Should I Apply for Unemployment Benefits if I am Applying or Have Applied for SSDI Benefits, Part I

What can be one of the most difficult questions we can be asked is whether one should apply for unemployment benefits, both in the context of when one has already applied for Social Security Disability Insurance (SSDI) benefits or when one is considering an application for SSDI benefits.  The answer is very fact specific and we’ll attempt to provide you with some guidance that will hopefully allow you to answer such a questions.  

When one is applying for SSDI benefits, it’s important to recognize that one is saying that they remain totally disabled from all forms of gainful employment and either have been so disabled or are likely to remain so disabled for a year or longer.  Applying for unemployment benefits requires one to fill out an application with the Department of Labor that states one is “available for gainful employment,” and such application for continuing benefits requires continued assertion of this statement.  At the point in time an individual states to the Department of Labor that they remain “disabled” from gainful employment then the Department of Labor will discontinue benefits.

First and foremost, it’s important to remember that SSDI benefits do not pay for the first five (5) full months one is disabled from working.  Thus, applying shortly after going out of work is ordinarily not recommended unless there is the need and potential entitlement to SSI (Supplemental Security Income) benefits, as these benefits are payable the month after one files their SSI application assuming, again, they will remain disabled for what has been or is likely to be a year or longer.  The question many times then becomes: should I be applying for unemployment benefits in the meantime, as otherwise, what am I going to do for an income?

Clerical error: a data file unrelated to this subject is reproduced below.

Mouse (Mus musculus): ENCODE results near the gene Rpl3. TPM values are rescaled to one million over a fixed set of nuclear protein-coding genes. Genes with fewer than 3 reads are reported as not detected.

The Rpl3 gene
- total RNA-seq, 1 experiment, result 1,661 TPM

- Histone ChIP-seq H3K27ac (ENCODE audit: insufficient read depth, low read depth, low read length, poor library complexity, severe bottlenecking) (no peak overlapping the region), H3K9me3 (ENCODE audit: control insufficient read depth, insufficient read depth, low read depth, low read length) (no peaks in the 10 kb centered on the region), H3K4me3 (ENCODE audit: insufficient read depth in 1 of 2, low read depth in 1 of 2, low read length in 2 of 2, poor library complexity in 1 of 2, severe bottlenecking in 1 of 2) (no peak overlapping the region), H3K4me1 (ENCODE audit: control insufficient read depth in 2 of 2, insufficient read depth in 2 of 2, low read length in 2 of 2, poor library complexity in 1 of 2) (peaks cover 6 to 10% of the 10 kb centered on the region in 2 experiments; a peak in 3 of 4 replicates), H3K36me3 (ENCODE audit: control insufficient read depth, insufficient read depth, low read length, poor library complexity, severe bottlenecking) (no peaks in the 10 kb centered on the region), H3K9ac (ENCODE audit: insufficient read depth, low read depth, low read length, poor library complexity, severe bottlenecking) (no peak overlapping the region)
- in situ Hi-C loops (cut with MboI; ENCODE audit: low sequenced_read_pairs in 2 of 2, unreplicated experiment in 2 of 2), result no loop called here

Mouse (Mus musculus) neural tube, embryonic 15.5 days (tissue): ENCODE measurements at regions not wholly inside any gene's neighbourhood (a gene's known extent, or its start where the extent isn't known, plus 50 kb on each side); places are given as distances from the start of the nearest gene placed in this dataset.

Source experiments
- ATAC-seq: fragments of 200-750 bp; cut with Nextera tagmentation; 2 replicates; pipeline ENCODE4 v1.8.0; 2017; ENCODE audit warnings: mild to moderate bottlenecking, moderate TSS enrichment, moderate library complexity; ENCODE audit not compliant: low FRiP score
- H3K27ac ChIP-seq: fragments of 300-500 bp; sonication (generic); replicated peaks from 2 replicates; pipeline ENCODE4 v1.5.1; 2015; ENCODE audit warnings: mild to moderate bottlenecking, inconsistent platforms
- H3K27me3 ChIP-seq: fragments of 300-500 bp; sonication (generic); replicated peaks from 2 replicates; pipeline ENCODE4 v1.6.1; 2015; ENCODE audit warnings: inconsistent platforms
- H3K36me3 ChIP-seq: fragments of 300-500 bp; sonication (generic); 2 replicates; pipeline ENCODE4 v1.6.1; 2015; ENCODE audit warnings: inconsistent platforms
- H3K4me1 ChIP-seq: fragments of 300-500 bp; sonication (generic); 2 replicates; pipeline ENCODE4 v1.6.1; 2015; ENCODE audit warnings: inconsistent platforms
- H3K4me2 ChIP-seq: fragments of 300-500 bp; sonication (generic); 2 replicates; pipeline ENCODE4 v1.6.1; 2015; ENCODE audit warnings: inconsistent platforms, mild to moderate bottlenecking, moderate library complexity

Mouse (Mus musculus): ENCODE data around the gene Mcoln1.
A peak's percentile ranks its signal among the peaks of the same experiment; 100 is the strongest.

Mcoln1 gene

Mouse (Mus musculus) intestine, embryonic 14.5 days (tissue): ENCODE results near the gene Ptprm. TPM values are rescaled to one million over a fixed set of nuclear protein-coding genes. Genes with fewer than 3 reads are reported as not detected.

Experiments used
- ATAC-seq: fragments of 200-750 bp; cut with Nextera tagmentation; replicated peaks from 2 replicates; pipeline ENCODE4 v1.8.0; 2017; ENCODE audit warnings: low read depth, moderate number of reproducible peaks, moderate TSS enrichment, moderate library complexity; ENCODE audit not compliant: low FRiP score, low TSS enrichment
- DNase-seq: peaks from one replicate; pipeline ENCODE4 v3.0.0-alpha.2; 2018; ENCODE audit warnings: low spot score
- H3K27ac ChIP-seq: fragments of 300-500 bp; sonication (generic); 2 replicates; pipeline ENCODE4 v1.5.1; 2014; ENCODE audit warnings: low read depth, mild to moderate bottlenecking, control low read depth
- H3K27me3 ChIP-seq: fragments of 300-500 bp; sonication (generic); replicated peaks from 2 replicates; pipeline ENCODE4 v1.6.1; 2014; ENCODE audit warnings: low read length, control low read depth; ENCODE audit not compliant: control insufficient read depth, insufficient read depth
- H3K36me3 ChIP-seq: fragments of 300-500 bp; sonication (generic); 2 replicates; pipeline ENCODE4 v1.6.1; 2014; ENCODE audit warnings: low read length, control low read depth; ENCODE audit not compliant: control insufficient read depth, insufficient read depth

Ultimately, an application for both SSDI and unemployment benefits can result down the road with a Social Security Administrative Law Judge (ALJ) looking at a record of your unemployment benefits with the question to you as to how you could come to the Social Security Administration (SSA) and argue that they could remain totally disabled from gainful employment and yet say each month to another agency that you are “available for gainful employment.” I’ve had the circumstance where the chief ALJ at the time at the Boston, MA Office of Disability Adjudication and Review spent a good 15 minutes asking my client how they could be making both, seemingly contradictory, statements to two different agencies.  I can tell you that the answer, “well, I didn’t know what I would do for an income.”   The response one can expect in return is for the ALJ to respond: if you’re willing to be dishonest with one agency in order to get a check for benefits, how do I do know you’re not being dishonest with this agency in order to get a check?     Thus, one must take a hard look at this issue before considering an application for SSDI benefits.  In part II, we’ll delve further into how the two statements may not be considered contradictory depending on one’s particular set of circumstances.